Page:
How to Freeze Tzatziki Sauce
Freezing tzatziki sauce is relatively simple and does require much equipment. All you need is some freezer-safe containers and a resealable bag, and you’re good to go.
If your tzatziki dip is store-bought, in a plastic container and unopened, you’re probably good to freeze it as it is. The plastic container would be safe to freeze, and it will allow the yogurt to expand if needed.
Ensure there is no leftover food in your tzatziki. If you’re freezing your leftover tzatziki sauce, there might be bits of food inside. Be sure to remove them as you do not want to eat them again when they’re defrosted.
Transfer tzatziki into an air-tight freezer-safe container. Place your tzatziki sauce into an airtight container or resealable bag and tightly seal.
Wrap in plastic (optional). For extra protection, you can wrap your container in a few rounds of plastic just in case there are any spills and prevent any air from entering.
Double bag your container. Place your bag or container of tzatziki sauce into a second container for the second layer of protection.
Lastly, label with the contents and date. Remember to label your container with the date and content to know how long your tzatziki dip has been in the freezer.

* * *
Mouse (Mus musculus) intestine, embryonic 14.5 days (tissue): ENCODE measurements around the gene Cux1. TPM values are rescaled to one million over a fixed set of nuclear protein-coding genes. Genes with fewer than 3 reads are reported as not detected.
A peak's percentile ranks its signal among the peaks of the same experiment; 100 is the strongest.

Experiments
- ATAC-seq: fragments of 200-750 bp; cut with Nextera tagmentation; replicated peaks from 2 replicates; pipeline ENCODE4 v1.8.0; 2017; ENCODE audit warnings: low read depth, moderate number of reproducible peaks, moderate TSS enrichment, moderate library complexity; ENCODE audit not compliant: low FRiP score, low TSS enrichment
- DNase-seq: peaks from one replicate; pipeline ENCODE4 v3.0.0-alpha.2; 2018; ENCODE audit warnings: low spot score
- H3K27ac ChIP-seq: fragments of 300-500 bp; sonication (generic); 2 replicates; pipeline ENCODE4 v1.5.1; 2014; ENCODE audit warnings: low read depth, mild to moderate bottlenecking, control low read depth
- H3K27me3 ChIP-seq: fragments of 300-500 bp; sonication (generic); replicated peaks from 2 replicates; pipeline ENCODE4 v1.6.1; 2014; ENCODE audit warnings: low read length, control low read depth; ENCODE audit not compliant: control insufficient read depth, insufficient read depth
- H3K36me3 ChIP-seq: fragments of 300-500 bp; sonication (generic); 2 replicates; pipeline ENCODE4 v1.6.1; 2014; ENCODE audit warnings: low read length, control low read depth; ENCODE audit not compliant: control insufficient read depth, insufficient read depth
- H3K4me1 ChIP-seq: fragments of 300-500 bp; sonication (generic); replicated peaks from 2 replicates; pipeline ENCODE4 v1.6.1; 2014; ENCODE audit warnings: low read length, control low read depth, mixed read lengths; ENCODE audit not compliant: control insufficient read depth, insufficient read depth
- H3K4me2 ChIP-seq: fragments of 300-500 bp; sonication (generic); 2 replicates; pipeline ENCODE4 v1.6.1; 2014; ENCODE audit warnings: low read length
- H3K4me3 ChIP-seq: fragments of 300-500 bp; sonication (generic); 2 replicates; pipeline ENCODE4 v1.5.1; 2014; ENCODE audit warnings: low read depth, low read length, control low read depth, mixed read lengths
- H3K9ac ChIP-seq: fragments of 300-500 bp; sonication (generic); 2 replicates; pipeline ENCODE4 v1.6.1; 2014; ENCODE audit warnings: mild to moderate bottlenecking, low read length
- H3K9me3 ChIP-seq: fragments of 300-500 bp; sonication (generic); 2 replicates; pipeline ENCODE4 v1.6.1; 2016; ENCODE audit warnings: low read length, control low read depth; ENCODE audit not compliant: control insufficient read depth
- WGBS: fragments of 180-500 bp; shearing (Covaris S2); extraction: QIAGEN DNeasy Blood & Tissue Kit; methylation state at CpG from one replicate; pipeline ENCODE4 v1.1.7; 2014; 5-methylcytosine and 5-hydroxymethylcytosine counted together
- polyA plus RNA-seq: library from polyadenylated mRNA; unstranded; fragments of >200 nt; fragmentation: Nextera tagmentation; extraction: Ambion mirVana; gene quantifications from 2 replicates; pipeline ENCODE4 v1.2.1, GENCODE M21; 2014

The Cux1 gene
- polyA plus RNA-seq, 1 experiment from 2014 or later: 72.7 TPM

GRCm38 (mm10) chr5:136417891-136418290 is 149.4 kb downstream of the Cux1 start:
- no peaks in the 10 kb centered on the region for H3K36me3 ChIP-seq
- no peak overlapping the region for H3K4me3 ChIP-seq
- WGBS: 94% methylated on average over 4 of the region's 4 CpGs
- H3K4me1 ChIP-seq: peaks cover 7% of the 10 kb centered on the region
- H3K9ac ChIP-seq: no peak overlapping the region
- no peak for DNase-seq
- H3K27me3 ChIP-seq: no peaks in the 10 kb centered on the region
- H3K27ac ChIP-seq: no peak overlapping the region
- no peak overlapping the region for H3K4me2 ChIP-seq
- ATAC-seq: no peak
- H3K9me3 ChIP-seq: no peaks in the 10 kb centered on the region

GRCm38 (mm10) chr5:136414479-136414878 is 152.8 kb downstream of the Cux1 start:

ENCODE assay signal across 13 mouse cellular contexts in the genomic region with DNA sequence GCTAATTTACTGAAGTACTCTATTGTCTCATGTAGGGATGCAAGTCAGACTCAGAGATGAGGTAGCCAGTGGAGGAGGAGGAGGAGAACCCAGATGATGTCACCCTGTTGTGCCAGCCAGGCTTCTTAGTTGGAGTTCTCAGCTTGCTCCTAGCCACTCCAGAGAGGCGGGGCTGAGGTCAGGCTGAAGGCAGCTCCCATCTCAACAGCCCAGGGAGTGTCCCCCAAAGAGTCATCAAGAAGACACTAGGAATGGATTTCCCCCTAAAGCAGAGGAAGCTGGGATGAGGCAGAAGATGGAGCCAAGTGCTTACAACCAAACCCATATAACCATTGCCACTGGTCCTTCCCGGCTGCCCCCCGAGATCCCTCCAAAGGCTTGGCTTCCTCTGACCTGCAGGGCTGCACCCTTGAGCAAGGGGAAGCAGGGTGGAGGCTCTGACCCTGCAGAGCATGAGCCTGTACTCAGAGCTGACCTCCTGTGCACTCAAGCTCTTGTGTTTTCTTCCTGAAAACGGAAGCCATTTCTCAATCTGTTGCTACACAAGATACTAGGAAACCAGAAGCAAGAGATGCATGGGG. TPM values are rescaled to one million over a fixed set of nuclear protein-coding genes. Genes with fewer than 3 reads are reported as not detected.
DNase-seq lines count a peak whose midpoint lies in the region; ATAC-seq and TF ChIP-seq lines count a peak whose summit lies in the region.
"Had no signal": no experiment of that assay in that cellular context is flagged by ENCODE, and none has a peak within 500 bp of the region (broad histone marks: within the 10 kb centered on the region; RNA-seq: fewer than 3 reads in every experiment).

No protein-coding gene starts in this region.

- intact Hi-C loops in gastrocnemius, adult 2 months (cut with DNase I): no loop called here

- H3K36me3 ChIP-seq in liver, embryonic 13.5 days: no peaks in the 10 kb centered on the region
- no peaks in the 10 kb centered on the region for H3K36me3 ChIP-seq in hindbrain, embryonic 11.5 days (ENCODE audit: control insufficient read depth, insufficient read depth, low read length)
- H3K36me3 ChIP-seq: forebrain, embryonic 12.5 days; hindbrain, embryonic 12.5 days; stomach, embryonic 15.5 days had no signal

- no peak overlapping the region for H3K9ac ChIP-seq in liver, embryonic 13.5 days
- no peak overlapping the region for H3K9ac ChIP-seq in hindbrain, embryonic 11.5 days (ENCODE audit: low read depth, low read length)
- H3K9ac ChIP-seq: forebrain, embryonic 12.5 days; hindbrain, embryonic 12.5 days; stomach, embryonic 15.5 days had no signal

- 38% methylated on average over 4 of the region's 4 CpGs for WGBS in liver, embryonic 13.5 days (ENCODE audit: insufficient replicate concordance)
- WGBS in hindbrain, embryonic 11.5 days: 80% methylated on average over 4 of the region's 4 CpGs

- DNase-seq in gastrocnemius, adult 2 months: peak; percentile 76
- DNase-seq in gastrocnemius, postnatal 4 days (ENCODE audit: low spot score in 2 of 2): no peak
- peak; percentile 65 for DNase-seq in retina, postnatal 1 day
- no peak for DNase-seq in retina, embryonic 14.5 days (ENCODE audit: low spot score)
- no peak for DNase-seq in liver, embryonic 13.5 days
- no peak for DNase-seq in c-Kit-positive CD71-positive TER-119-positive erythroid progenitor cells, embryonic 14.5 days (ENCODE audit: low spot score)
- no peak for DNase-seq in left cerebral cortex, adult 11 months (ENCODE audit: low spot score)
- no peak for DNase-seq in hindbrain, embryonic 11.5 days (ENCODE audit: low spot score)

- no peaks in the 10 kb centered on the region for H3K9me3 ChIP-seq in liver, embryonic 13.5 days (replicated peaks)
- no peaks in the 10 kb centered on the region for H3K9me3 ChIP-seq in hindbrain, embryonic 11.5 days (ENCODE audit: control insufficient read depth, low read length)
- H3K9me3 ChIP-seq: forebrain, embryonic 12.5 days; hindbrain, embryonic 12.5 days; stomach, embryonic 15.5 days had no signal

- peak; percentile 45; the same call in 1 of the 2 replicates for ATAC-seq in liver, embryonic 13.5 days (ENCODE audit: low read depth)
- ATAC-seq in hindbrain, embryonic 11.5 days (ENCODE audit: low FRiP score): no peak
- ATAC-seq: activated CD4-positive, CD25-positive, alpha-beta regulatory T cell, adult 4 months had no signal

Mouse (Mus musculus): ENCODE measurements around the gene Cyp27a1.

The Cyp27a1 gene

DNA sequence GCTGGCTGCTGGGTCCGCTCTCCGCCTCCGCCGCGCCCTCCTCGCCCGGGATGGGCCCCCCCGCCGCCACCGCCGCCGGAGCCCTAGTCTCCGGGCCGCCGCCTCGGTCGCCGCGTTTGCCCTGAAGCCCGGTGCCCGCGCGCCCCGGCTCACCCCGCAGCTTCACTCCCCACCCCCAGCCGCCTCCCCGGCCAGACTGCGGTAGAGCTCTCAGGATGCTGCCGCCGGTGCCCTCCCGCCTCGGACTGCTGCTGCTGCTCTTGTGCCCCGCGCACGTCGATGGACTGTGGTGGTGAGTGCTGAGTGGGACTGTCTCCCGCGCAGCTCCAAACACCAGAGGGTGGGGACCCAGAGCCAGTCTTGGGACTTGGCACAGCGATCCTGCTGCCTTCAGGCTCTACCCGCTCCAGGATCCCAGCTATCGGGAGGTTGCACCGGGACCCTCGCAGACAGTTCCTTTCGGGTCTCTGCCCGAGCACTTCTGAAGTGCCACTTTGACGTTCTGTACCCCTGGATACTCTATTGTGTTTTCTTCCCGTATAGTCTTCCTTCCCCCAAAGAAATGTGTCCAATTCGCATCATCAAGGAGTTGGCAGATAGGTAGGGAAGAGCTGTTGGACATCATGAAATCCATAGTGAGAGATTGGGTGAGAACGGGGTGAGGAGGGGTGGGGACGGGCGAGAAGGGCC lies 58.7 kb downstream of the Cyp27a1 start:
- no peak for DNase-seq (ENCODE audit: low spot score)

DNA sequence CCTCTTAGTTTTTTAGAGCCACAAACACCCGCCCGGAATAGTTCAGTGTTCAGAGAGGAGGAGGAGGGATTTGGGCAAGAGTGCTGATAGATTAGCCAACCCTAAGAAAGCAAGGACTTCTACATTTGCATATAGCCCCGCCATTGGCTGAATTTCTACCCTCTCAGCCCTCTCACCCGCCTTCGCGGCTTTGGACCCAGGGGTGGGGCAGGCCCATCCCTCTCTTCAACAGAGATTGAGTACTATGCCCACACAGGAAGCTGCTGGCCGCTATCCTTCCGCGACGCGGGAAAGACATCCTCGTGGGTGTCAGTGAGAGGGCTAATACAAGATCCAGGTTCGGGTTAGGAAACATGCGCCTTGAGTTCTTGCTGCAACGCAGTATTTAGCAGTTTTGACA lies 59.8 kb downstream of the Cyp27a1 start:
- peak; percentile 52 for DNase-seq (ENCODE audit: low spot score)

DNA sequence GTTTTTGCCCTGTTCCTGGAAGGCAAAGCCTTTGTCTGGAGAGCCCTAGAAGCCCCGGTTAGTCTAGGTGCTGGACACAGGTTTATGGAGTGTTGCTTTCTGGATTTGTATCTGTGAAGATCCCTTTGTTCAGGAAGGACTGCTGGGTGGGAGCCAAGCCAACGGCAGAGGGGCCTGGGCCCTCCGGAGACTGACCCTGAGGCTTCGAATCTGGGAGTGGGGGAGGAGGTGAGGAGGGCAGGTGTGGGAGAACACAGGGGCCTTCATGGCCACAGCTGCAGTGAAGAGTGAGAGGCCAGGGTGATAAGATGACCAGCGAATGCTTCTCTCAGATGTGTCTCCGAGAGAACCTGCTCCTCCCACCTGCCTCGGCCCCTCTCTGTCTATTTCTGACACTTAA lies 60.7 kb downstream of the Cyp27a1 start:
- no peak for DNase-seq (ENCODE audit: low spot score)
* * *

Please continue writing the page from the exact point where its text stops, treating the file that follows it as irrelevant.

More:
5 Top Tips To Freeze Tzatziki
Before diving straight into freezing your whole batch of tzatziki sauce, start by freezing a small portion to test it out.
If everything goes well and you like the results of frozen tzatziki, you can go ahead and freeze your whole batch of tzatziki. It’s always better to do a trial run when freezing things for the first time.
Freeze Smaller Portions
You might be craving tzatziki and some pita bread one day, and you just need one serving of tzatziki. To save you time defrosting and to avoid refreezing, freeze smaller portions of tzatziki. So, in that case, you do not need to defrost a whole batch of tzatziki.
Use Different Cucumber
As I’ve mentioned, frozen cucumber may become a mushy and watery mess after defrosting. One way to avoid that is to use drier cucumber. Some suggest using Persian cucumbers. They are small and thin cucumbers that are thought to be less watery and extra crisp than regular cucumbers.
If you can’t find any Persian cucumbers, don’t fret. Instead, using your regular cucumbers, you can try slightly dehydrating them by sprinkling some salt over your cucumber pieces. Allow them to sit for 30 minutes, then squeeze as much water out, and you can add it in.
Remove Cucumber, Add Later
Suppose you’re making your tzatziki at home to save you the trouble of mushy cucumbers. Why not try omitting the cucumbers when freezing? And when your tzatziki has defrosted, and you’re ready to serve, you can add the shredded cucumber back into the sauce.
Use Full Fat Greek Yogurt
Greek yogurt comes in different variations of fat content. The more fat content it has, the less water it’ll contain. So to prevent more water and separation when freezing your tzatziki, opt for a full-fat Greek yogurt.
An alternative way to avoid water buildup is straining your yogurt with a cheesecloth. However, I find that it can be rather messy and time-consuming. Instead you can simply remove the water once it has thawed.